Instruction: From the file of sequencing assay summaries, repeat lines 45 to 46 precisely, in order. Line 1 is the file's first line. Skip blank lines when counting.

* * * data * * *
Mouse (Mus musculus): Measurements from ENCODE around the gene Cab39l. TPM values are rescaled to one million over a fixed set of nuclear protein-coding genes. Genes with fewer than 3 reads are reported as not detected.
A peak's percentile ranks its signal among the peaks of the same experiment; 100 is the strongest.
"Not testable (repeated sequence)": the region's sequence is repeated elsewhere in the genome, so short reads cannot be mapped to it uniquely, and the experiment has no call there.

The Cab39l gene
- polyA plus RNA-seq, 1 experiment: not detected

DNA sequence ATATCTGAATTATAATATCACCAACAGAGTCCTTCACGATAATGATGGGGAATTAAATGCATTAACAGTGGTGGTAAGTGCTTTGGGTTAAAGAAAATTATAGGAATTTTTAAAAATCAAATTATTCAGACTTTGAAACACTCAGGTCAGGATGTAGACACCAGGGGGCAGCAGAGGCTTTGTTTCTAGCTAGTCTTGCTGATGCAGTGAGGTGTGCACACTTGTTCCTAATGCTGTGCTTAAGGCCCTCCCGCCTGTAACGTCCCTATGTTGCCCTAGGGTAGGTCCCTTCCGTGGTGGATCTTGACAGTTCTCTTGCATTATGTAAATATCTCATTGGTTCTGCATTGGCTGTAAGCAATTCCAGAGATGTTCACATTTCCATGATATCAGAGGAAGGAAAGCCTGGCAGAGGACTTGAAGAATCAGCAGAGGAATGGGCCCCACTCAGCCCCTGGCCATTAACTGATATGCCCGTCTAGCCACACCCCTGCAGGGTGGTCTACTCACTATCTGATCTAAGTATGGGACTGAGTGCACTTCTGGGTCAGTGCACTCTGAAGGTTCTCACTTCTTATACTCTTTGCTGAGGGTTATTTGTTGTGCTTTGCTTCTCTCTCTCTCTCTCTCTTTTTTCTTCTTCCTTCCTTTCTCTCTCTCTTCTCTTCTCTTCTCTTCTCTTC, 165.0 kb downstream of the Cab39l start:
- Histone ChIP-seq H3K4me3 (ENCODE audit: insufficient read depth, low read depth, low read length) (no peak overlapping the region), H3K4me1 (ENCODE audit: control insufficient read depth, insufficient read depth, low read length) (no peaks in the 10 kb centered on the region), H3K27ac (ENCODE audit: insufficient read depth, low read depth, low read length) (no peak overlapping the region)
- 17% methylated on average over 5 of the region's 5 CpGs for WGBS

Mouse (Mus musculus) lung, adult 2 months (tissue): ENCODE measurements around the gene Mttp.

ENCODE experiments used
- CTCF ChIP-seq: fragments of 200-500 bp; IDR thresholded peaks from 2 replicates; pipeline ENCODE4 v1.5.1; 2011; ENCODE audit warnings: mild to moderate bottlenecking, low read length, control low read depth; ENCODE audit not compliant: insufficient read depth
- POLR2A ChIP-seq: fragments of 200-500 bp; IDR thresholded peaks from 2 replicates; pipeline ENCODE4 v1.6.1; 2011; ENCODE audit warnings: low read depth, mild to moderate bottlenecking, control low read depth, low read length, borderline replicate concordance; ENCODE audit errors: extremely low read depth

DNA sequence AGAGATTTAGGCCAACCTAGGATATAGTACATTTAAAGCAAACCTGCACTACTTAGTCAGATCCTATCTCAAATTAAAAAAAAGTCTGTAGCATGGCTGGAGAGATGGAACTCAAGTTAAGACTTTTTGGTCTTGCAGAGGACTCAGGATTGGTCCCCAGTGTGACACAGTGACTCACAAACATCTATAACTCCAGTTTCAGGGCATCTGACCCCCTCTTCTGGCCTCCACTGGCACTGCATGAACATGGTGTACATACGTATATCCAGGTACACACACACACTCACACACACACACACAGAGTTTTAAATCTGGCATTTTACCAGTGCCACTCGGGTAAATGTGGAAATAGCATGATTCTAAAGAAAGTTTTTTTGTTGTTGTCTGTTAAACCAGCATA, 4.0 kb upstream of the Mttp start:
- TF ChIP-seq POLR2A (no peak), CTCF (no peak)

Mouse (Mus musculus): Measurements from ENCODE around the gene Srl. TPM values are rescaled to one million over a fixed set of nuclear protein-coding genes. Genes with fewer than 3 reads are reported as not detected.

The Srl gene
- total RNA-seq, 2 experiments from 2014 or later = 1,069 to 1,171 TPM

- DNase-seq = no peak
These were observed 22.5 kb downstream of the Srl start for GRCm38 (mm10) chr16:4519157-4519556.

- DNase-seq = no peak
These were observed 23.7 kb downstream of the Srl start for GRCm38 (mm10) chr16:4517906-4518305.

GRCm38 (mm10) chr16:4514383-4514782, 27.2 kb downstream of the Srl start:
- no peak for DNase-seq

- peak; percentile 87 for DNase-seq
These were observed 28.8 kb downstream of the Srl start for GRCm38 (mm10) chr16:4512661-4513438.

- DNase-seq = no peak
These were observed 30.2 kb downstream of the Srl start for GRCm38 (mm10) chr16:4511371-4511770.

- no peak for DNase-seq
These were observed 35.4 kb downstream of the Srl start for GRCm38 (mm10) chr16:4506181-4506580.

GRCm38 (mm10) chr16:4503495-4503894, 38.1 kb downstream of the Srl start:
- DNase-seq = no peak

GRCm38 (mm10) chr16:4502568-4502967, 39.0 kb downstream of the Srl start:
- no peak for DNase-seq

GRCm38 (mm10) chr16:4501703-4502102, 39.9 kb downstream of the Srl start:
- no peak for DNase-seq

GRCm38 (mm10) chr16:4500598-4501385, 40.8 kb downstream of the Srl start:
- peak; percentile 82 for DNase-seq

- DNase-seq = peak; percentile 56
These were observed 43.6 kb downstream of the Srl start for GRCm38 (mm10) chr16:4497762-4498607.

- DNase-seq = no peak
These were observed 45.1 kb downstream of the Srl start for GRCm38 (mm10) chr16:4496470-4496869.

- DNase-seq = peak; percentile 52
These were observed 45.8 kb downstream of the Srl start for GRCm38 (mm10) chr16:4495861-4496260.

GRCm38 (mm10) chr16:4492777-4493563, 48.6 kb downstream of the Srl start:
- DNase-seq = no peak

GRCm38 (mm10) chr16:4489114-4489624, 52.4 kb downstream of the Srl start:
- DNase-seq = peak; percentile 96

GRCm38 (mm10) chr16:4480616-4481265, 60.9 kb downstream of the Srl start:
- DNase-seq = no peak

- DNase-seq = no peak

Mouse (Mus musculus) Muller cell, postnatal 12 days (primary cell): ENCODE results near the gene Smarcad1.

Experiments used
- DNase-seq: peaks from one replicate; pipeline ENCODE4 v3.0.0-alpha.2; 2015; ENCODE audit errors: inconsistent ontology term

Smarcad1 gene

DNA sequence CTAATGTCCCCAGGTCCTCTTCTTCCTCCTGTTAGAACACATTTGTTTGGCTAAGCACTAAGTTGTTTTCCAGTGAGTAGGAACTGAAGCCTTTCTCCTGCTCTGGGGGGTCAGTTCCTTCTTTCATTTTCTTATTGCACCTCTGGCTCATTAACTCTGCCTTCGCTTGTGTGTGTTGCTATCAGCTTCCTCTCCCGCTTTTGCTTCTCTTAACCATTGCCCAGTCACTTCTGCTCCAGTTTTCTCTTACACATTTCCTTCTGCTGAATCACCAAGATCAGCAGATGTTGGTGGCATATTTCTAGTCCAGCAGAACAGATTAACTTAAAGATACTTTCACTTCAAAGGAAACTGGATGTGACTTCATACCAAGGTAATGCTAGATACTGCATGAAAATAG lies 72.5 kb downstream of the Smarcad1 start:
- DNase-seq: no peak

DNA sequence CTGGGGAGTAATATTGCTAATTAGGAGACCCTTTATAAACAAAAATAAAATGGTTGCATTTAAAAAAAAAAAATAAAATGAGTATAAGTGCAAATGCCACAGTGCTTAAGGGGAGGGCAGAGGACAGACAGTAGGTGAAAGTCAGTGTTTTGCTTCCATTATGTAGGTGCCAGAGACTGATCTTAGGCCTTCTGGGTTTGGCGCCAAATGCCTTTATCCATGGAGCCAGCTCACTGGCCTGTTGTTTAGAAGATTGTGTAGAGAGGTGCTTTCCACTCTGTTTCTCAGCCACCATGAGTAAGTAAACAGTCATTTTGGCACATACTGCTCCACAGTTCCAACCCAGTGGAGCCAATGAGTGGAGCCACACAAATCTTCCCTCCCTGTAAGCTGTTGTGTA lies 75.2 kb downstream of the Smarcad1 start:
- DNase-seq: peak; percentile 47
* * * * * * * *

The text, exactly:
- DNase-seq = no peak

GRCm38 (mm10) chr16:4489114-4489624, 52.4 kb downstream of the Srl start: